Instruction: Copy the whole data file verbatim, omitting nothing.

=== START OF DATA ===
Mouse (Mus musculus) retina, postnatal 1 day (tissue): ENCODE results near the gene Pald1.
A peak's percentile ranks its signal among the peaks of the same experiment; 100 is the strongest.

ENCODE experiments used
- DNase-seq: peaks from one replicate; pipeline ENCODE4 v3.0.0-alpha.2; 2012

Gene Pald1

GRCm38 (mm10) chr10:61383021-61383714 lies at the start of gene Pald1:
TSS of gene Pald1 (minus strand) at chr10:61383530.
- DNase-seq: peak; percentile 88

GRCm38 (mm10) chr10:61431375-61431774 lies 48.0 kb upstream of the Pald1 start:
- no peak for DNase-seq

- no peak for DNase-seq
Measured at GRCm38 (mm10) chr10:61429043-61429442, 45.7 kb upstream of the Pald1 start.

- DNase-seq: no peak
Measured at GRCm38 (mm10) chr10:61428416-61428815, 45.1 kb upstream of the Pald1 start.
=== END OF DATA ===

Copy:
Mouse (Mus musculus) retina, postnatal 1 day (tissue): ENCODE results near the gene Pald1.
A peak's percentile ranks its signal among the peaks of the same experiment; 100 is the strongest.

ENCODE experiments used
- DNase-seq: peaks from one replicate; pipeline ENCODE4 v3.0.0-alpha.2; 2012

Gene Pald1

GRCm38 (mm10) chr10:61383021-61383714 lies at the start of gene Pald1:
TSS of gene Pald1 (minus strand) at chr10:61383530.
- DNase-seq: peak; percentile 88

GRCm38 (mm10) chr10:61431375-61431774 lies 48.0 kb upstream of the Pald1 start:
- no peak for DNase-seq

- no peak for DNase-seq
Measured at GRCm38 (mm10) chr10:61429043-61429442, 45.7 kb upstream of the Pald1 start.

- DNase-seq: no peak
Measured at GRCm38 (mm10) chr10:61428416-61428815, 45.1 kb upstream of the Pald1 start.